Breathe Easier: MoDOT, MoDNR Collaborate to Improve Air Quality in Missouri Metros
JEFFERSON CITY - The Missouri departments of Transportation and Natural Resources are joining forces to improve air quality and public health in the state's metropolitan areas. These efforts will reduce diesel emissions from MoDOT fleets in St. Louis, Kansas City and Springfield by approximately 288 tons per year, or about enough to fill 427 Goodyear blimps.
DNR received a $726,227 grant through the Diesel Emission Reduction Act in September. This grant will help pay for MoDOT to retrofit a portion of its fleet with new technologies that will reduce the pollutants that lead to air quality compliance issues. These upgrades will also have an added bonus of increasing the fleet's fuel efficiency.
"Our agency is pleased to work with MoDOT in this important endeavor. It is our hope this project sets an example nationwide and promotes the development of much larger scale projects in the future," said Department of Natural Resources Director Mark Templeton. "Improving air quality is an important mission of this agency, and we diligently work to achieve air quality standards that are protective of public health and the environment."
The Department of Natural Resources will administer the grant over the next two years by reimbursing MoDOT for some of the costs to install emission control devices or idle reduction technology in dozens of fleet equipment, upgrade engines in 17 dump trucks and replace five dump trucks earlier than scheduled with models that meet current Environmental Protection Agency standards. In all, this grant will impact 135 pieces of diesel equipment in the St. Louis, Kansas City and Springfield districts.
"As we manage our transportation system, we are very conscientious about how our diesel engines affect air quality," said MoDOT Director Pete Rahn. "That's why MoDOT researches and adopts new technologies that will allow us to better protect the environment and improve the air we breathe."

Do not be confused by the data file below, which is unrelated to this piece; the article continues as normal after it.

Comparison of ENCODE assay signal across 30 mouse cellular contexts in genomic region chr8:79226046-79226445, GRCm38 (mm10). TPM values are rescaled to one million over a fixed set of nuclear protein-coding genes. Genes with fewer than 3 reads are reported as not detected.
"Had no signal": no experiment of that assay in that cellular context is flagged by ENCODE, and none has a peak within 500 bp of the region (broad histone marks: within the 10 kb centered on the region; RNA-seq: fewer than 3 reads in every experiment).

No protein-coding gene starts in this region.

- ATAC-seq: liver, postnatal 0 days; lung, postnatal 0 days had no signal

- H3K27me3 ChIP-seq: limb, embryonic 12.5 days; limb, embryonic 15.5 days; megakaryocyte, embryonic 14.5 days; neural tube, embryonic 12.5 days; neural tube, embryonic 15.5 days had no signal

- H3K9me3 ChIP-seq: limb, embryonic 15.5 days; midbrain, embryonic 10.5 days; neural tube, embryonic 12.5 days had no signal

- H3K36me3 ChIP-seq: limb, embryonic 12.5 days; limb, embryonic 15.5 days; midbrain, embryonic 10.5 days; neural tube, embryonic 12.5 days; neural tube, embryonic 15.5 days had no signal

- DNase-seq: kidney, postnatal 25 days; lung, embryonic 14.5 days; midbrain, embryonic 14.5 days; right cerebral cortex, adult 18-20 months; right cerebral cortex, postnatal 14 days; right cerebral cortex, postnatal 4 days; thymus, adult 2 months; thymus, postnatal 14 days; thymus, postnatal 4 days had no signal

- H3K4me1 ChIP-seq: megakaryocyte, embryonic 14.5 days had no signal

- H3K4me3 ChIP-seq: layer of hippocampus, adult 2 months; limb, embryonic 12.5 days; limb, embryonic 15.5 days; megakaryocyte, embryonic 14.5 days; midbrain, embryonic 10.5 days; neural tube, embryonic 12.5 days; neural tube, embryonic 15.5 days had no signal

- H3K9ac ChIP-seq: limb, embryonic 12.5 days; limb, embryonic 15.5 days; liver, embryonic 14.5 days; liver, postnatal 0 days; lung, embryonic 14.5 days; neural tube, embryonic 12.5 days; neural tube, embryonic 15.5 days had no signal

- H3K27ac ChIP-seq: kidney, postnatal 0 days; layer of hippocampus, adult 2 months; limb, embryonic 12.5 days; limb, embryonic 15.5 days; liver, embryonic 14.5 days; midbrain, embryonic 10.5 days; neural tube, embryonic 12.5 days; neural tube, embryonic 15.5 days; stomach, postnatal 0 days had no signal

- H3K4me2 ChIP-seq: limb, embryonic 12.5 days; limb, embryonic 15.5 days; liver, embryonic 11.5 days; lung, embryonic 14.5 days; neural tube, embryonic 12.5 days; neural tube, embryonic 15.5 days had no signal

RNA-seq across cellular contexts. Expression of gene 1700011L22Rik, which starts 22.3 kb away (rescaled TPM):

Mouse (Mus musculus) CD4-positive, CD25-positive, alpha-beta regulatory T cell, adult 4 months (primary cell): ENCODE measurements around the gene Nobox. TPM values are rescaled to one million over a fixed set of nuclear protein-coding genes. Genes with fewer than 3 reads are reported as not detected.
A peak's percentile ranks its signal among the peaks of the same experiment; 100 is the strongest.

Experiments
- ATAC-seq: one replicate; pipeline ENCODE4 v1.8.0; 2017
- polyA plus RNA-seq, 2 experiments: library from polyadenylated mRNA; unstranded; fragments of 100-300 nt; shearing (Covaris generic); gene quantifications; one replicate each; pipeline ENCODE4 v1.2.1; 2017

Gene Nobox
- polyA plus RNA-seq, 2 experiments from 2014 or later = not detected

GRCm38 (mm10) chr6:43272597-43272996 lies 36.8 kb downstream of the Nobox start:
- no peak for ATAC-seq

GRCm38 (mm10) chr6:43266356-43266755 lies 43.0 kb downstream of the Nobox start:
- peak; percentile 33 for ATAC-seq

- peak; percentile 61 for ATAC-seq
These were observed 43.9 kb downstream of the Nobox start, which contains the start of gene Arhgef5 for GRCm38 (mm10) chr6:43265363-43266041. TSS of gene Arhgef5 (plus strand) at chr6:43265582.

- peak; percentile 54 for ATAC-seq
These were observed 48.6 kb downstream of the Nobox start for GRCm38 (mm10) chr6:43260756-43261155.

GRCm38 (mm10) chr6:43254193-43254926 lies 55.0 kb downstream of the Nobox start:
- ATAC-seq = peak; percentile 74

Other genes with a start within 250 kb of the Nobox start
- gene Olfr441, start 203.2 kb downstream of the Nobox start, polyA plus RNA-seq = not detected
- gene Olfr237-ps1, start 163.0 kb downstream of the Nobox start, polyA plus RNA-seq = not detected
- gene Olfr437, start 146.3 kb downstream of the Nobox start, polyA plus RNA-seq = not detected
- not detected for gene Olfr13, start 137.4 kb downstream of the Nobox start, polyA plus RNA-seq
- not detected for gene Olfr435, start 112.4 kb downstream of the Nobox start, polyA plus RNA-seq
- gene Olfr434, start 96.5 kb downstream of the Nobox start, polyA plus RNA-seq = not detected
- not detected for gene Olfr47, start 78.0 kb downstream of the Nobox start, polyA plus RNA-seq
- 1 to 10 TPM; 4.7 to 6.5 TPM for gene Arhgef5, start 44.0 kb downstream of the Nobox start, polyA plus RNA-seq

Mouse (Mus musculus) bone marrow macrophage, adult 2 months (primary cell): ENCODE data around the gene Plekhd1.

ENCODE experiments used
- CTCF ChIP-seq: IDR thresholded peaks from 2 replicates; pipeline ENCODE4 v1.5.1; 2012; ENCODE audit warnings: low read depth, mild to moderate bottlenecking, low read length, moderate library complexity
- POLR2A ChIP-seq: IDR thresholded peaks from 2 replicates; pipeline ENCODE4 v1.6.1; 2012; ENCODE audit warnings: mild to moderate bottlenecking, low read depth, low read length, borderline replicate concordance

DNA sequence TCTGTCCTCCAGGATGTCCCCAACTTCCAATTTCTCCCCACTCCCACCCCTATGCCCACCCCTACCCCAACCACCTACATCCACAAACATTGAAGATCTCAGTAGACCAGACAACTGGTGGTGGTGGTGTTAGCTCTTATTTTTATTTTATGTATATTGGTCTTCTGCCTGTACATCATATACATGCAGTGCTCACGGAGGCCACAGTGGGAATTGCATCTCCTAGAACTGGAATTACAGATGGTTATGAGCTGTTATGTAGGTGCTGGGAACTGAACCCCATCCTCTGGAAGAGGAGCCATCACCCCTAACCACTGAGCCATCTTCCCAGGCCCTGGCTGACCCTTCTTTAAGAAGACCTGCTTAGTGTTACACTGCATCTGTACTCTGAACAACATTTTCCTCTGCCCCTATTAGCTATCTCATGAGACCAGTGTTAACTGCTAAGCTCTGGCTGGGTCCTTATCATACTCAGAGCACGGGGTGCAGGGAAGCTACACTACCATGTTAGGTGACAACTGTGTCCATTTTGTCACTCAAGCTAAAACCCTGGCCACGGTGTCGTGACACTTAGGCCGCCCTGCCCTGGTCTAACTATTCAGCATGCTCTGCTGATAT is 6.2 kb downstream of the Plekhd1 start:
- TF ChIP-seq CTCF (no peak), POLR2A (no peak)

MoDOT will use a variety of methods to clean up its diesel fleets. Diesel oxidation catalysts, an emission control device, will be installed on some equipment to minimize the amount of emissions that are released into the air. Two forms of idle reduction technology will be used. Some equipment will be outfitted with an automatic shutdown/startup device, which automatically turns off an idling engine without help from an operator and can turn the engine back on if the battery power gets low. Other equipment will receive an auxiliary power unit, which maintains a certain air temperature in the cab without the engine running.
"Installing emission control and idle reducing devices in our equipment will improve the quality of life, and it is a step in the right direction toward reducing the amount of fuel our fleet consumes. We will put the savings we generate right back into our roads and bridges," Rahn said.
MoDOT staff was instrumental in determining the scope of this project and will provide in-kind services to install the devices on its fleet.